Sudden Cardiac Arrest: It Can Happen To Anyone
Sudden Cardiac Arrest: unexpected…unpredictable…but not unpreventable.
Each year, more than 350,000 Americans suffer from an out-of-hospital Sudden Cardiac Arrest (SCA). Not to be confused with a heart attack, SCA an abrupt and unexpected heart malfunction, which causes the heart to suddenly stop beating. Sudden Cardiac Arrest appears to be completely unpredictable – striking anyone, anywhere, anytime.
It can happen to anyone – even active, young Adults. It happened to former Appalachian State standout basketball player Omar Carter at a semi-professional game as he sprinted down the court on a fast break. He collapsed on his way to the basket, suffering from a 13-minute Sudden Cardiac Arrest (SCA), leaving him with less than a 10 percent chance of survival. At age 25, Omar was the fittest of athletes, having just finished a professional season in the Dominican Republic, with big future plans for his career.
Grateful to be alive, Omar is now taking action to let people know that Sudden Cardiac Arrest doesn’t have to result in death, because there are ways to prevent and treat this potential problem. Most importantly, there is a simple screening that all adults should ask for to identify SCA risk factors. Screening is critical because there are treatment options for those who may be at risk for SCA.
Omar recently joined us along with Dr. Rohit Mehta, his physician and a leading cardiologist at Carolinas HealthCare System’s Sanger Heart & Vascular Institute, to share their stories, provide information about SCA and discuss the importance of screening and prevention, as well as current treatment options.
sudden Cardiac Arrest
Take a look at the interview below.
To learn more, visit: http://www.sicdsystem.com
Sudden Cardiac Arrest
Meet Our Guests:
At age 25, the former Appalachian State standout basketball player was at the height of his game, having just returned to the U.S. from a professional season in the Dominican Republic with big future plans for his career. On July 11, 2013, he took to the court again at a semi-professional game in his hometown of Charlotte, North Carolina. But little did he know his life was about to change. As he sprinted down the court on a fast break, Omar collapsed, suffering from a 13-minute sudden cardiac arrest (SCA), leaving him with less than a 10 percent chance of survival. Following on-site cardiopulmonary resuscitation (CPR) and several shocks to his heart by an automated external defibrillator, Omar miraculously survived. After consulting with a cardiologist, Omar received a Subcutaneous Implantable Defibrillator, a device surgically implanted just underneath the skin to provide continuous protection from the risk of another SCA.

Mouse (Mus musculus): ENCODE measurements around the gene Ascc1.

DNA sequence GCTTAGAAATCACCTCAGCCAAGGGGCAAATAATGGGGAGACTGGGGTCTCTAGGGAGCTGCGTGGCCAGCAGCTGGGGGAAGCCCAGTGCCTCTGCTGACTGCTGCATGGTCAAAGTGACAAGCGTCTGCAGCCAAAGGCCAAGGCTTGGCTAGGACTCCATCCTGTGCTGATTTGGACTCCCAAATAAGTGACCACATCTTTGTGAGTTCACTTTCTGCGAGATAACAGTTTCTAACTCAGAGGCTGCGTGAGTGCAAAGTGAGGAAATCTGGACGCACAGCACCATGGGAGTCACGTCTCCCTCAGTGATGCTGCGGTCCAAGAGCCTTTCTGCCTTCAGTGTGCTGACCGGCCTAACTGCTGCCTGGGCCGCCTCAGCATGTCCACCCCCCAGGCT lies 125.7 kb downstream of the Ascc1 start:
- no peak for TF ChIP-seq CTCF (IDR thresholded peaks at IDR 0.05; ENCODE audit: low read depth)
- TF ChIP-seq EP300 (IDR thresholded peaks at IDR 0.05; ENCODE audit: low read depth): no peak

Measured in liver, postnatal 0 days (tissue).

He now leads a normal life and has turned his passion of helping others into action by making it his life mission to prevent any other family from losing a loved one due to a lack of SCA awareness or education about available screenings and treatment, even for young, active, seemingly healthy adults. In 2014, he founded the Omar Carter Foundation to train athletes and families in CPR and the use of AEDs and to educate the public about SCA.
sudden cardiac arrest
Dr. Rohit Mehta
Rohit Mehta, MD, FACC, HFRS, has served patients at Carolinas HealthCare System’s Sanger Heart & Vascular Institute since 2008 as a cardiac electrophysiologist. He graduated with a B.S. in Biological Sciences from Duke University and received his M.D. from the University of Arkansas for Medical Sciences. Dr. Mehta completed his residency in internal medicine, in addition to his fellowships in cardiology and electrophysiology from Ohio State University. He has been board certified by the American Board of Internal Medicine in cardiovascular disease and clinical cardiac electrophysiology, is a member of several professional organizations, and has authored multiple peer-reviewed publications.
In addition to his clinical accomplishments, Dr. Mehta established the “Walk with a Doc” program at Sanger, which provides a forum for patients to engage with their doctors outside of a traditional hospital setting. The monthly, mile-long walks are held in Freedom Park and feature a rotating physician speaker. Dr. Mehta’s other specialties include arrhythmias, cardiac electrophysiology, cardiac ablation and device implantation.